- Ongoing trail sanitisation
I’d guess something like above (end of year) plus access targets, plus the rather unpleasant fact that for the different user types (horse, bike, rambler) the ‘ideal surface’ differs a LOT (even within types) and I’d suggest that ‘shouting ability'(to those in ‘power’) went ramblers – then a huge gap to horseriders then another huge gap to bikePosted 4 years ago
It’s a bridleway – not a trail centre ….
Reluctant as I am to go down memory lane, bear in mind a lot of us were riding these trails long before anyone even thought about building dedicated trail centres, so I don’t really think the comparison is relevant.
As I suggested above, the exercise is of limited value since it’s such a temporary measure. There are plenty of trails that have had this “one-minute makeover” that, come a bit of bad weather, start reverting to their original state. It’s a lazy bit of trail maintenance dressed up as “access for all”Posted 4 years agoJonEdwardsMember
Aye – that whole area has ceased to become worth riding now. See also the BOAT from Stoney to Eyam. Baslow Edge was done a while back as was the BW from the Riley Graves down to Stoney – although that’s starting to cut up again from rainwater.
I don’t think the horse riders are particuarly enamoured of the surfacing either – too hard for comfort, but too loose for the horse to get secure footing.
I suspect Derbyshire council get a bunch of quotes in from contractors, then go with the cheapest, with no thought for the long term picture or suitability of use. The easiest way to resurface a trail is to bulldoze it to truck width, dump hardcore by the truckload then roll it flat. Job jobbed…
As soon as you get across the border into S.Yorks, they seem to take an awful lot more care about the work. I think that’s largely to to do with better contacts between the council and various user groups, including Ride Sheffield.Posted 4 years ago
If its all about disabled access I can’t imagine pushing a wheel chair on that bloody gravel is easy.Posted 4 years ago
I phoned up the magazine asking them to look into all this and do a feature. This is the biggest threat to our sport.
They didn’t seem interested and to be fair neither did MBR.
Obviously head angles are more important.
I know plenty of threads have been posted on trail sanitisation, but hadn’t seen mention of this one before. I was riding around Great Longstone the other day and the bridleway that comes down from the quarry onto the road into Rowland has been filled with black gravel. This used to be a lovely loose and rocky descent, with a few small drop-offs and sketchy bits and required a bit of thought to ride well. Now – other than a few water bars – it’s just a gravel track.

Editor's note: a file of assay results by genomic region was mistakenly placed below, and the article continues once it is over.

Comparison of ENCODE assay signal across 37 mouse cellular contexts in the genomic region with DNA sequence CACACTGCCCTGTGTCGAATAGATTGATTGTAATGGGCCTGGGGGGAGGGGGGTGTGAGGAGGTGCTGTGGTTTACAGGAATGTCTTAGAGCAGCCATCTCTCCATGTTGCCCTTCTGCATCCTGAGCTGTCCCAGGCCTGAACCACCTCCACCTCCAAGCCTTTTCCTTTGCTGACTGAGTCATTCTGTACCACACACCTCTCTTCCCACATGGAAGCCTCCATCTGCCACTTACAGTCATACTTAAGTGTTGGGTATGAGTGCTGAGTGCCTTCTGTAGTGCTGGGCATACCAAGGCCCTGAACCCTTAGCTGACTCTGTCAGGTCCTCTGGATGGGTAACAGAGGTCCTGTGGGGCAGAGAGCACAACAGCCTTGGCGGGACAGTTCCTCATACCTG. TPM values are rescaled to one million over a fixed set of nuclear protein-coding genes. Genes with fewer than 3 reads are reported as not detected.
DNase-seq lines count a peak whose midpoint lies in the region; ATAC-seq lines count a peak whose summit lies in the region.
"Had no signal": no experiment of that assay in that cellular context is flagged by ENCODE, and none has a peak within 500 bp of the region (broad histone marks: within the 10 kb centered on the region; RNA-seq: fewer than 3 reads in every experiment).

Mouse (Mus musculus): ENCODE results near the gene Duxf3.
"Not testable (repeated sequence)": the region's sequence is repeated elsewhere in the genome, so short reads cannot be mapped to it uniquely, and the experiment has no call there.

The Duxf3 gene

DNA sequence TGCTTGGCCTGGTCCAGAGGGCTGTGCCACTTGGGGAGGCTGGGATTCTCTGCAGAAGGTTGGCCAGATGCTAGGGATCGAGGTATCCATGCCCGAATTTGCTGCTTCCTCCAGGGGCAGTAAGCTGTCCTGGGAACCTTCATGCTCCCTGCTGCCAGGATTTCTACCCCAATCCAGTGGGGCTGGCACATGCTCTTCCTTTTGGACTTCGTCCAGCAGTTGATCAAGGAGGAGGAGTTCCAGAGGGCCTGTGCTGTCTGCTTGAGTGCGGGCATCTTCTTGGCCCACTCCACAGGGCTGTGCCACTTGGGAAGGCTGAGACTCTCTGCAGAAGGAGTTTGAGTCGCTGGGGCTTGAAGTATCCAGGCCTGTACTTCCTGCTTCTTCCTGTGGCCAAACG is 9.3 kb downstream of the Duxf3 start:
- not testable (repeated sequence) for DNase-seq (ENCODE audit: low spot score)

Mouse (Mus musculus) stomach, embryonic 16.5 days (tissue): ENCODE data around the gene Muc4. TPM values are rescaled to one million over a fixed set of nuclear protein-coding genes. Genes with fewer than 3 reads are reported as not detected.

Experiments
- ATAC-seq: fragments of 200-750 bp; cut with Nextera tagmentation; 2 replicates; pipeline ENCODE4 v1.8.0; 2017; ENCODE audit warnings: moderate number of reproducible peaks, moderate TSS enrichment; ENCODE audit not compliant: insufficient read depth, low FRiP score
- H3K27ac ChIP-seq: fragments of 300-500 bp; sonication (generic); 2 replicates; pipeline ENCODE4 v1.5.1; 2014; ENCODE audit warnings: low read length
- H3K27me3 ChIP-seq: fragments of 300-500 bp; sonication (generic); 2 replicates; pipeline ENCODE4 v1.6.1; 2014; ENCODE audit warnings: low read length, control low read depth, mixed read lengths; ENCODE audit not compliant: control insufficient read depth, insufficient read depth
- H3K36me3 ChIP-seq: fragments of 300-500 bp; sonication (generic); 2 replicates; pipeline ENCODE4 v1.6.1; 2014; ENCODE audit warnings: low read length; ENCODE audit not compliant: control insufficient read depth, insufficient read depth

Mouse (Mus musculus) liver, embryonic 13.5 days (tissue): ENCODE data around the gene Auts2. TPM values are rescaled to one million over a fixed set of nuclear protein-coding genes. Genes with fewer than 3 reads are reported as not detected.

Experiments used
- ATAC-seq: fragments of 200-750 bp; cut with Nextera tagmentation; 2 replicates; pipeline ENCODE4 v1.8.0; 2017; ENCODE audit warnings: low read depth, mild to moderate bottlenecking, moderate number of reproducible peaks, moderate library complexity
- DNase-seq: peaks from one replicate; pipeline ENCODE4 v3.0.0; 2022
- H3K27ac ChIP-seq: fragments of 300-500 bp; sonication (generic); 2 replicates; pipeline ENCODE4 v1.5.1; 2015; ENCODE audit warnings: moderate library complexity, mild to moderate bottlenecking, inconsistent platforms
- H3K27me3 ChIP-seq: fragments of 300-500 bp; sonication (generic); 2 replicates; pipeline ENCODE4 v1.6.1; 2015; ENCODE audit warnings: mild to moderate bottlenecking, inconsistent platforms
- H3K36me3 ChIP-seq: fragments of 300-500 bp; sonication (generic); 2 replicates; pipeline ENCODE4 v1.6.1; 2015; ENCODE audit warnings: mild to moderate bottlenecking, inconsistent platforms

The steepish climb up Black Harry Lane and over to Stoney Middleton has also been filled with gravel at some stage since I last rode it, but that is already reverting to its old self.
I’ve heard it said this “sanitisation” is to discourage the MXers and 4 x 4s, but it’s such a temporary measure that it seems largely pointless.
Can any shed on light for the real reasons behind doing this?Posted 4 years ago
Yes, its not all about you or mountain bikers in general for that matter.
This doesn’t answer my question. I’m not selfish enough to think the trails are for me me me, but was asking if anyone knew the rationale behind doing this. Having spoken to other trail users such as walkers they share my concerns that it’s a pointless and temporary measure that seems more about ticking boxes than making any practical and positive difference. I can ask the Peak Park but thought I’d get a quicker – although not necessarily correct – answer on here.
I don’t buy this “access for all” argument either. As a parent to a disabled child I don’t want nor expect all the trails to be smoothed over to make it easier for him, but instead accept that we can’t take him everywhere. Where does it stop? In 20 years will we see a ladder bolted onto the Great Slab at the Roaches? An escalator going up Jacob’s Ladder?Posted 4 years ago
already rain gullies forming
Exactly. This is what Black Harry Lane is like near Stoney Middleton. Most of the gravel is now collecting at the bottom of the hill with the top reverting to its previous state AND with big rain gullies. It’s a silly temporary measurePosted 4 years agochristhetallSubscriber
It won’t last long, don’t worry. Get out there in the rain and do some skids
Therein lies the problem – when these narrow tracks like the chute get sanitised you tend to end up with a layer of loose gravel on the top. As they are natural watercourses anyway it quickly gets washed away in the centre leaving a unrideable rut. The situation is often made worse because the tracks are overgrown. Derbyshire CC could do with putting in more effort on the vegetation, and less on the surface.
DCC and the PDNPA seem very keen on cycling at the moment – which is great – but it seems entirely focused on “family/leisure cycling”. And whilst I’m all for the attempts to link up the Monsal, High Peak and Tissington trails, I wish they would remember that there’s more to cycling than just that.
Look at the Fairholmes/LadyBower area for example – loads of potential for new and exciting trails, well away from the busy honeypots and the main walking and climbing areas. But all DCC want people to do is pootle around the lake and queue up at the little kiosk for a cup of tea.Posted 4 years ago